Confectionery giant Cadbury Schweppes is to face prosecution over the salmonella outbreak which forced it to recall a million chocolate bars.
The scare forced Cadbury to withdraw a million chocolate bars
The company announced in December that the bill for dealing with the contamination would reach £30m.
A leaking pipe was blamed for the incident in June 2006.
Birmingham City Council revealed it is to prosecute the company for a breach of health and safety legislation at the plant in Marlbrook, Herefordshire.
Most likely cause
The company is to be prosecuted in relation to three alleged offences, each carrying a maximum penalty of an unlimited fine and/or two years imprisonment, Birmingham City Council said.
The confectionery giant is accused of placing "unsafe" chocolate products on the market.
It will be prosecuted over an alleged failure to "immediately inform" the authorities about the contamination.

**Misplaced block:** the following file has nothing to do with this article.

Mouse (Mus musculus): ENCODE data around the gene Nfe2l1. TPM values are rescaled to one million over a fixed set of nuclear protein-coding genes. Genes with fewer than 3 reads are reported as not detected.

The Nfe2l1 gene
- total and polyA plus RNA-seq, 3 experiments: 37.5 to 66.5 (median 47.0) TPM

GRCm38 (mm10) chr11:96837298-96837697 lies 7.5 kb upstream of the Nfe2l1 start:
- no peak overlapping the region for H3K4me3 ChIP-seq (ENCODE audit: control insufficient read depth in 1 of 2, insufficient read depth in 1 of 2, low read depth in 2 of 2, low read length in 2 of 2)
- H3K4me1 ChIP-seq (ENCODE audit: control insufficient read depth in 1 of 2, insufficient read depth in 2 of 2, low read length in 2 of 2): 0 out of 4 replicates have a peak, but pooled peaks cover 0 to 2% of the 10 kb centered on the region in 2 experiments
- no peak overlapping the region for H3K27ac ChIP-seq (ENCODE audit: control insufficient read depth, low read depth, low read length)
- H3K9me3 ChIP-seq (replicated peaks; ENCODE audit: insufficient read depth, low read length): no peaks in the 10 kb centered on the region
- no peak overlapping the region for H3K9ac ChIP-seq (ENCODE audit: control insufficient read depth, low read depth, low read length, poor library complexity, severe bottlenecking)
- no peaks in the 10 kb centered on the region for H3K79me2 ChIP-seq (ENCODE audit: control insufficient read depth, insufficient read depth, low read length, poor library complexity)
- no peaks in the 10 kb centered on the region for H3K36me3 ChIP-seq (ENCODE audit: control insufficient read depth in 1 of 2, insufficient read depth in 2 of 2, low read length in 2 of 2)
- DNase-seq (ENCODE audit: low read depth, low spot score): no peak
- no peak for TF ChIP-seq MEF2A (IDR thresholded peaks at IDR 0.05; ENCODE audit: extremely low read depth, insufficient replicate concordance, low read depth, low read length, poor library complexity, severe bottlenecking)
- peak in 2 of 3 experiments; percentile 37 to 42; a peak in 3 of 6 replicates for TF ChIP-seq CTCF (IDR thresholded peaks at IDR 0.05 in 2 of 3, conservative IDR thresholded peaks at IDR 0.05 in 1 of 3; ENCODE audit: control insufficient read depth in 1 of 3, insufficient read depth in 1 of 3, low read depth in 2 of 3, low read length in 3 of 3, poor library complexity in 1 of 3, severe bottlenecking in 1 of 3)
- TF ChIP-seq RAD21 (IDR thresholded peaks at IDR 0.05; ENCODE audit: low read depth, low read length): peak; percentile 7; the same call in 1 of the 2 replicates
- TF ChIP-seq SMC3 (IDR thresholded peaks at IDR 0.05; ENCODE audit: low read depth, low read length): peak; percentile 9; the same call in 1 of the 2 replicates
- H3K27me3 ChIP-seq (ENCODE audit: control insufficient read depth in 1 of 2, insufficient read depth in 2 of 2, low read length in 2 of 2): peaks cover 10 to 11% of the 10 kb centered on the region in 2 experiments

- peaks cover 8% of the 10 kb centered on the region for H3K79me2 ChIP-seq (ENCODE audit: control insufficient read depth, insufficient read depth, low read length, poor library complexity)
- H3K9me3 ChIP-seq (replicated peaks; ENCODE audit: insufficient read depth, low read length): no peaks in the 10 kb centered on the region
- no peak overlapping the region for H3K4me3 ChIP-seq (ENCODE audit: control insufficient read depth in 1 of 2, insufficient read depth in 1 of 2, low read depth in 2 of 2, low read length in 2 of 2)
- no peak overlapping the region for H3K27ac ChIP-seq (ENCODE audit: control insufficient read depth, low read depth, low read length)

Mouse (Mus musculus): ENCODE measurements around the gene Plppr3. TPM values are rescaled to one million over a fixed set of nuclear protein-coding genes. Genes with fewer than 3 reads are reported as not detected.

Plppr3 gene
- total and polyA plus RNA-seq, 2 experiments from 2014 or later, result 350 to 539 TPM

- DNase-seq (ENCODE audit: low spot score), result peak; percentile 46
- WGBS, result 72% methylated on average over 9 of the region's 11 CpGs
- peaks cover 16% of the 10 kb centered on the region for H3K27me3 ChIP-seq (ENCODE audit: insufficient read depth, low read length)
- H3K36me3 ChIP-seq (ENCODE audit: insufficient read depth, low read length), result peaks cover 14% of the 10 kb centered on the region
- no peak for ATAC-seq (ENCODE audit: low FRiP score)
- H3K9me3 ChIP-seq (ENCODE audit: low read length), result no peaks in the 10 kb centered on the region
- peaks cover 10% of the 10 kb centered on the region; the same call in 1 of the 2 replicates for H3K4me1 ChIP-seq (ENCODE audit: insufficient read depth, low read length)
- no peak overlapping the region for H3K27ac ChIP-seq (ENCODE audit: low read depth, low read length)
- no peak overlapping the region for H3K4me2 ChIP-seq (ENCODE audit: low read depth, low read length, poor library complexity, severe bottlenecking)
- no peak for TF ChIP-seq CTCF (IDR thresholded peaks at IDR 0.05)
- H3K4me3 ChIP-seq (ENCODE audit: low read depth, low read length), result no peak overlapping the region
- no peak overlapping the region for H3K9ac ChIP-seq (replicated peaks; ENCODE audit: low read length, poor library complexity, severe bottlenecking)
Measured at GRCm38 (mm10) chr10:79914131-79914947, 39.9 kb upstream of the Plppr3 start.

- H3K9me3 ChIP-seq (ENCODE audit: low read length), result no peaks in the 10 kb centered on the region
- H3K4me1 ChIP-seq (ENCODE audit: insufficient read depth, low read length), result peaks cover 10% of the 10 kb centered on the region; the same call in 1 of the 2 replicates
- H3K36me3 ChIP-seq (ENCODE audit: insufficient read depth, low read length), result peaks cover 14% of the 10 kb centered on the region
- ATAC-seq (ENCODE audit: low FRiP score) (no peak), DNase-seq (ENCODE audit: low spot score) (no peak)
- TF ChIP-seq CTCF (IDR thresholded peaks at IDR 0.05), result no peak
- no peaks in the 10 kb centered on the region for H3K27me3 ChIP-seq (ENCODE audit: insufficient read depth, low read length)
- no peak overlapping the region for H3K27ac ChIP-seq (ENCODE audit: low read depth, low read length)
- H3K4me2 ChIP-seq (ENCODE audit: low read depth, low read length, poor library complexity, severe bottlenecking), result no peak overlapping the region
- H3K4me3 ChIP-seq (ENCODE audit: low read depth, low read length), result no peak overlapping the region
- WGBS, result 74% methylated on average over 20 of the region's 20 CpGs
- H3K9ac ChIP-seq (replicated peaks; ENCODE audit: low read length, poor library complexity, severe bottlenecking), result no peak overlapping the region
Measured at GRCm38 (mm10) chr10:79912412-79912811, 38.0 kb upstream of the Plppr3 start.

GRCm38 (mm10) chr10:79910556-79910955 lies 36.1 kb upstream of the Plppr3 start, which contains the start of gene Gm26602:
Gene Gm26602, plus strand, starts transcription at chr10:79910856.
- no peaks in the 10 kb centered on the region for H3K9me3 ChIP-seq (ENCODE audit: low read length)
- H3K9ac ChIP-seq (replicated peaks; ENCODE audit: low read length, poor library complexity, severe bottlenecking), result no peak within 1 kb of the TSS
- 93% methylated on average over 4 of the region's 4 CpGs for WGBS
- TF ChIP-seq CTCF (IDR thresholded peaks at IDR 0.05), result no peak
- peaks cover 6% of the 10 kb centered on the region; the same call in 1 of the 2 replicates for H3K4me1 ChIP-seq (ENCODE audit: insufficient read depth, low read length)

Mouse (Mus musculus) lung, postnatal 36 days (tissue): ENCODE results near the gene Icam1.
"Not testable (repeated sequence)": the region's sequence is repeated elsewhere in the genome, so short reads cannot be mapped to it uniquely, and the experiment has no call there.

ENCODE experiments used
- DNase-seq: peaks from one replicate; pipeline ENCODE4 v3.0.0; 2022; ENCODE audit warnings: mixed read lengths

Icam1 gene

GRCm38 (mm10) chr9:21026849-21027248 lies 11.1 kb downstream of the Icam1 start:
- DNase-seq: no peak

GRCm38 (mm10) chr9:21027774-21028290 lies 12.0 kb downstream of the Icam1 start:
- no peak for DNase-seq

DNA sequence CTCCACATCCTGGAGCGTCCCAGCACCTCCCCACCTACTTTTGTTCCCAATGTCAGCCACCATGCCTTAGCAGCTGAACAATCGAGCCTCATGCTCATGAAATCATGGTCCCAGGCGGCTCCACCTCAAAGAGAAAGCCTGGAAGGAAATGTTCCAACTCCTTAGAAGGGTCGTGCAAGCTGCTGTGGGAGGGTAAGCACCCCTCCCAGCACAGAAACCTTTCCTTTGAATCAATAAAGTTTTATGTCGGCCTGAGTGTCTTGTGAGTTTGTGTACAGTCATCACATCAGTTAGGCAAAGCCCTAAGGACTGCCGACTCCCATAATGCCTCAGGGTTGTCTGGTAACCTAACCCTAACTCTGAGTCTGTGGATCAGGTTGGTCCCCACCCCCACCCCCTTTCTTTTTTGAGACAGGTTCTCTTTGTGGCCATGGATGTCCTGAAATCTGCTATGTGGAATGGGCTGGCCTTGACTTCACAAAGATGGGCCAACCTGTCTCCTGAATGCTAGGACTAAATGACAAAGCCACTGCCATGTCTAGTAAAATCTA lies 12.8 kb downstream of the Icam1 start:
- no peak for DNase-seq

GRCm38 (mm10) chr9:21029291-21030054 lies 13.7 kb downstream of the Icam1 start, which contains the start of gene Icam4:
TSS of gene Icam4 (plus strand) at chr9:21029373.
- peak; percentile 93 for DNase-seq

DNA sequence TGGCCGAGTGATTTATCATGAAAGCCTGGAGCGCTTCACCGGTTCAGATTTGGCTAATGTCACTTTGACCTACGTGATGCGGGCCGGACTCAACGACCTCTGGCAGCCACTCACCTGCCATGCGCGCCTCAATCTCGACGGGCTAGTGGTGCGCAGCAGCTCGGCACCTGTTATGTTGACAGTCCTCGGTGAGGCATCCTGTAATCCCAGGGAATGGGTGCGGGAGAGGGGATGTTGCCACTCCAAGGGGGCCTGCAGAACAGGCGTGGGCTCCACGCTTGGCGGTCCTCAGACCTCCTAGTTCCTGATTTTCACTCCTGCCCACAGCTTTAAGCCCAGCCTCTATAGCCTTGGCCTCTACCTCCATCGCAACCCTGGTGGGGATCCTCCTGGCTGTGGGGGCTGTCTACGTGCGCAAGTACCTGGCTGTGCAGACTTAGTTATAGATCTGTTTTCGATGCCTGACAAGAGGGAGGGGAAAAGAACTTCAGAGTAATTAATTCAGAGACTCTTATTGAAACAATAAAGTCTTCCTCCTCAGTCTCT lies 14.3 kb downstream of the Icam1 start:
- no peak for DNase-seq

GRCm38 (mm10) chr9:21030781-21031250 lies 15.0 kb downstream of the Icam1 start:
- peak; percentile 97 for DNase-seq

The company is also accused of failing to "identify hazards from ready to eat chocolate products contaminated with Salmonella" and failing to "identify critical control points and corrective actions".
The firm has been summonsed to appear before Birmingham magistrates on 15 June, the council said.
One month after the recall, the Health Protection Agency branded Cadbury's chocolate the most likely cause of a salmonella outbreak in more than 30 people.
In a statement, a spokesman for Cadbury said: "We have fully co-operated with the authorities throughout their inquiries and we will examine the charges that have been brought.
"As there is now legal action pending, it would be inappropriate for us to comment further."
The first two alleged offences involve breaches of General Food Regulations 2004.
The third offence is an alleged breach of Food Hygiene (England) Regulations 2006.
A second investigation by Herefordshire Council into possible environmental health breaches at the Marlbrook site is still ongoing.